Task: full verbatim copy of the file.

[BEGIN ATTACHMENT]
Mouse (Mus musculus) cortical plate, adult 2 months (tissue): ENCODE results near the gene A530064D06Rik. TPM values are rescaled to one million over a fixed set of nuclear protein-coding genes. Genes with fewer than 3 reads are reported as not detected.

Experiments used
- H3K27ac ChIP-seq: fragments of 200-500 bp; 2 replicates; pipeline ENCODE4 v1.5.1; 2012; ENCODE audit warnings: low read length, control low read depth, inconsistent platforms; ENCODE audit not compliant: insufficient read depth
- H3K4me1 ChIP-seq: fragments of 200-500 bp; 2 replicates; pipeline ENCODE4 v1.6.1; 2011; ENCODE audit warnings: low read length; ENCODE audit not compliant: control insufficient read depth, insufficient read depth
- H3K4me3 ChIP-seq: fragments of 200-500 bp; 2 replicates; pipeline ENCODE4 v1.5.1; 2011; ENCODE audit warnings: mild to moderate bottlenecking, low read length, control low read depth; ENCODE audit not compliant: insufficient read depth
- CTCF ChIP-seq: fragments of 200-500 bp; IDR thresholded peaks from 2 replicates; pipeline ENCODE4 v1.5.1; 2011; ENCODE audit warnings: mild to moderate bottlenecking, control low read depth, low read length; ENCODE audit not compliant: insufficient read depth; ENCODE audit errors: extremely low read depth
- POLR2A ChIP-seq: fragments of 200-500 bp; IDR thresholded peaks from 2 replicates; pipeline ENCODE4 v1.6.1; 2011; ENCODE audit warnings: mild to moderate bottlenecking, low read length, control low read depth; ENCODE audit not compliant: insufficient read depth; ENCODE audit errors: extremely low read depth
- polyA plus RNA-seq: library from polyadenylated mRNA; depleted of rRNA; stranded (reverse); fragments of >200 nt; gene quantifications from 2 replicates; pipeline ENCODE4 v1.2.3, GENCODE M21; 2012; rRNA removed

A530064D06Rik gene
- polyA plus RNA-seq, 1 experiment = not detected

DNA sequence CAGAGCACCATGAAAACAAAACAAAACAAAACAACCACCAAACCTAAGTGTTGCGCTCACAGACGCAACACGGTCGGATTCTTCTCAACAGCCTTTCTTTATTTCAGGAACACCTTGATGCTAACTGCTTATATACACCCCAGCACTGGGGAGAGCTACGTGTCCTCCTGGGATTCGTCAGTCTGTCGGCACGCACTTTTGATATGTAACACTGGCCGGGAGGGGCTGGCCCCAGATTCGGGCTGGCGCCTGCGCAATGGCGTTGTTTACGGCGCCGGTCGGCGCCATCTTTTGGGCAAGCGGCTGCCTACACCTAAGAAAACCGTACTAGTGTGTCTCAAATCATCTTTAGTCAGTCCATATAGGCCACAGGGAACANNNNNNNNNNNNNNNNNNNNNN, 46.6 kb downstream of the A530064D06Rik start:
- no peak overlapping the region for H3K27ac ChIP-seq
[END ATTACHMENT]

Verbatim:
Mouse (Mus musculus) cortical plate, adult 2 months (tissue): ENCODE results near the gene A530064D06Rik. TPM values are rescaled to one million over a fixed set of nuclear protein-coding genes. Genes with fewer than 3 reads are reported as not detected.

Experiments used
- H3K27ac ChIP-seq: fragments of 200-500 bp; 2 replicates; pipeline ENCODE4 v1.5.1; 2012; ENCODE audit warnings: low read length, control low read depth, inconsistent platforms; ENCODE audit not compliant: insufficient read depth
- H3K4me1 ChIP-seq: fragments of 200-500 bp; 2 replicates; pipeline ENCODE4 v1.6.1; 2011; ENCODE audit warnings: low read length; ENCODE audit not compliant: control insufficient read depth, insufficient read depth
- H3K4me3 ChIP-seq: fragments of 200-500 bp; 2 replicates; pipeline ENCODE4 v1.5.1; 2011; ENCODE audit warnings: mild to moderate bottlenecking, low read length, control low read depth; ENCODE audit not compliant: insufficient read depth
- CTCF ChIP-seq: fragments of 200-500 bp; IDR thresholded peaks from 2 replicates; pipeline ENCODE4 v1.5.1; 2011; ENCODE audit warnings: mild to moderate bottlenecking, control low read depth, low read length; ENCODE audit not compliant: insufficient read depth; ENCODE audit errors: extremely low read depth
- POLR2A ChIP-seq: fragments of 200-500 bp; IDR thresholded peaks from 2 replicates; pipeline ENCODE4 v1.6.1; 2011; ENCODE audit warnings: mild to moderate bottlenecking, low read length, control low read depth; ENCODE audit not compliant: insufficient read depth; ENCODE audit errors: extremely low read depth
- polyA plus RNA-seq: library from polyadenylated mRNA; depleted of rRNA; stranded (reverse); fragments of >200 nt; gene quantifications from 2 replicates; pipeline ENCODE4 v1.2.3, GENCODE M21; 2012; rRNA removed

A530064D06Rik gene
- polyA plus RNA-seq, 1 experiment = not detected

DNA sequence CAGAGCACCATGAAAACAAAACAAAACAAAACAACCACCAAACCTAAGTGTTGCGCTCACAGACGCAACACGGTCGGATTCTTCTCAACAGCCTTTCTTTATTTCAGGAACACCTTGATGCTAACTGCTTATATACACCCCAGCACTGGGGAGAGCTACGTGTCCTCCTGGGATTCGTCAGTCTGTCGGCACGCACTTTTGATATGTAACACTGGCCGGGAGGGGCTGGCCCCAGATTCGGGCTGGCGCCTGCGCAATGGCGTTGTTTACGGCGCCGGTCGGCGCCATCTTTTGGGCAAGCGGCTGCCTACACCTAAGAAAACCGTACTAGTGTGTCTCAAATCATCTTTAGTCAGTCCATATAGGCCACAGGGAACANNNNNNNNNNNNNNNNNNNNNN, 46.6 kb downstream of the A530064D06Rik start:
- no peak overlapping the region for H3K27ac ChIP-seq